There is an interesting bit of news that is happening right now- a story recently broke about a family that is suing a Volleyball club over not their daughter not being able to switch teams. The story goes something like this- girl does extremely well at tryouts, gets recruited by multiple club teams, signs contract to play for a coach who supposedly promised her some playing time. For whatever reason, coach decides she isn’t ready to be on the playing squad, so gives her two options- join the practice squad, or move to another team. She manages to find another team who will take her, but here’s the rub- the league won’t let her switch. In response, the family sues to allow her to switch.
At the surface level, this could seem like another example of over-involvement in youth sports by parents. Kid doesn’t get her way, so parents bring in lawyers to get her what they wants- damn the consequences.
At the surface level, this could seem like an overly restrictive youth sports league that is forcing a professional model of team membership on kids who will only listen to a lawsuit.
Personally I think that there might be some merit to both sides.
For the league, I think their argument has some merit- if they make an exception for one player to get more playing time, then they have to let everybody switch, and they could soon be overwhelmed by other players wanting the same. On one hand, this is a slippery slope argument, but on the other hand it makes sense- the “no switching” rule probably serves an important purpose. It may have been implemented due to problematic switching in the past, but I really can’t know for sure. I suspect that on the whole, it solves more problems than it creates.
For the player & her family, I think that their side of the argument has some merit too. They argue that because the exposure to college scouts is so important at this age and this level (I am giving them the benefit of the doubt that their suppositions are valid- number one that she is college volleyball material- it has been mentioned in what little news that exists- and number two, that this league is actually an effective avenue for college scout exposure). Secondly, it does suck that she was promised playing time by the coach (supposedly), signed her exclusivity contract with the team, and then didn’t get play time. Kudos to the coach for allowing her flexibility to change teams (I know that similar situations happen at higher levels- grab up a recruit so somebody else can’t get her). She also got the opportunity to switch to a willing team. Given all of this, why not let her switch? It isn’t unfair to either of the teams, since both are amicable to the switch.
I think there is a happy medium to be had here. This was suggested to me by a former field hockey player (who had a similar model in her youth club) as a great compromise- after tryouts, and after “signing”, there could be a period in which some, mutually agreed-upon switching can occur. The period could be 2-3 weeks or so, and it could easily iron out issues like this. It is probably not uncommon for their to be personality conflicts, bad fits, etc when an athlete joins a new team. Why not allow some degree of switching to occur? Yes, the league already has a “hardship” exemption for switching, but I don’t see anything wrong with a little bit of switching to go on because of personality conflicts or playing time. This (mostly) makes everybody happy. There are also some other benefits:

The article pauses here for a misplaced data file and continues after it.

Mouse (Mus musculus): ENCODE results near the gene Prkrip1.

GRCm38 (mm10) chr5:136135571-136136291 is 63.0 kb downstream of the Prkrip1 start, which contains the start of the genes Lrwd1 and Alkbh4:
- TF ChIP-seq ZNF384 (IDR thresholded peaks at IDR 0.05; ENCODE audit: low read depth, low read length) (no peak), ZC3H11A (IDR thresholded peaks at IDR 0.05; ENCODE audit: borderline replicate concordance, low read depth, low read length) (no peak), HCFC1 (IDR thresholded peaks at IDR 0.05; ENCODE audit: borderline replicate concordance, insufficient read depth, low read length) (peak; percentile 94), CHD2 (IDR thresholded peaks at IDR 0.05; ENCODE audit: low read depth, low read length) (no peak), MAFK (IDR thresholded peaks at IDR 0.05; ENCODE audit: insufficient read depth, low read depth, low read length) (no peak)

- Yes, I’m sure that the exposure to college scouts is an important aspect to club-level play. Allowing some degree of flexibility might give players who are “pretty darn good” but not necessarily “great” to move around a bit to a team where they could really shine (and maybe impress those scouts). It also gives the opportunity to shuffle around players that just do the sport for the fun of it. If I’m an athlete that just wants to play, why not allow me to move around a bit so I can get some time on the court?
- We have to remember that these are still kids (yes, 16 is close to what is legally considered an “adult”, but they are still youth). They are still in a developmental period in their athletic career. Some amount of switching can let them go to other teams where they might be in a better position to improve their skills.
- It would also help with initial personality conflicts. Coaches and athletes sometimes “click” and a great pairing is born. Other times a coach and athlete don’t- and it is usually something easy to see from the get-go. The dead period could help solve those conflicts.
- A little bit of wiggle room provided by the dead period solves the problems that a “no-switching” rule intends to solve, but allowing for the extra “stuff” that can happen sometimes.
At the end of the day, it seems a bit crazy that youth sport has to involve litigation. I really don’t know what the best answer here is (maybe the dead period is a viable solution?), but it is a pretty awful symptom of problems within youth sport that lawyers have gotten involved. Perhaps it is because there is no other recourse, perhaps it is because we are a litigious society, perhaps it is something else entirely. Regardless , there is something wrong with this situation.